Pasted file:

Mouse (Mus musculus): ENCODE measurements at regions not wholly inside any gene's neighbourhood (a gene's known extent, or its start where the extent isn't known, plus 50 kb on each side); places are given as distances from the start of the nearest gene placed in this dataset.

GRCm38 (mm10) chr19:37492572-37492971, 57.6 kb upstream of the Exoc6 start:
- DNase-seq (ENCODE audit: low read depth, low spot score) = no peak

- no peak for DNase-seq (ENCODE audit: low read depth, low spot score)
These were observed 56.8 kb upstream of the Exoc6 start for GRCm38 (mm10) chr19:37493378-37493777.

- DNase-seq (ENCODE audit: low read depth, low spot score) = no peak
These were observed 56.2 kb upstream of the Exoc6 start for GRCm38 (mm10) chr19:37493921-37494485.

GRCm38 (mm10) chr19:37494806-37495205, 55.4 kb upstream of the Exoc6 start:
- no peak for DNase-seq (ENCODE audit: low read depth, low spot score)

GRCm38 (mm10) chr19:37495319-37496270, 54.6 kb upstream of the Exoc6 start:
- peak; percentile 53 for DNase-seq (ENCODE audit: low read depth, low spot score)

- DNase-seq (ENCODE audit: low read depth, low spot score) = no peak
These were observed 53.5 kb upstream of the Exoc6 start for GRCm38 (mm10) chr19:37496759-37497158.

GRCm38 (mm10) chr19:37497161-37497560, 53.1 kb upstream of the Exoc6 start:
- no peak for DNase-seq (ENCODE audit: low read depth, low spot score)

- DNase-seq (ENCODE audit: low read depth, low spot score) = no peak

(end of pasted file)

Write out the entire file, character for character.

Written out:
Mouse (Mus musculus): ENCODE measurements at regions not wholly inside any gene's neighbourhood (a gene's known extent, or its start where the extent isn't known, plus 50 kb on each side); places are given as distances from the start of the nearest gene placed in this dataset.

GRCm38 (mm10) chr19:37492572-37492971, 57.6 kb upstream of the Exoc6 start:
- DNase-seq (ENCODE audit: low read depth, low spot score) = no peak

- no peak for DNase-seq (ENCODE audit: low read depth, low spot score)
These were observed 56.8 kb upstream of the Exoc6 start for GRCm38 (mm10) chr19:37493378-37493777.

- DNase-seq (ENCODE audit: low read depth, low spot score) = no peak
These were observed 56.2 kb upstream of the Exoc6 start for GRCm38 (mm10) chr19:37493921-37494485.

GRCm38 (mm10) chr19:37494806-37495205, 55.4 kb upstream of the Exoc6 start:
- no peak for DNase-seq (ENCODE audit: low read depth, low spot score)

GRCm38 (mm10) chr19:37495319-37496270, 54.6 kb upstream of the Exoc6 start:
- peak; percentile 53 for DNase-seq (ENCODE audit: low read depth, low spot score)

- DNase-seq (ENCODE audit: low read depth, low spot score) = no peak
These were observed 53.5 kb upstream of the Exoc6 start for GRCm38 (mm10) chr19:37496759-37497158.

GRCm38 (mm10) chr19:37497161-37497560, 53.1 kb upstream of the Exoc6 start:
- no peak for DNase-seq (ENCODE audit: low read depth, low spot score)

- DNase-seq (ENCODE audit: low read depth, low spot score) = no peak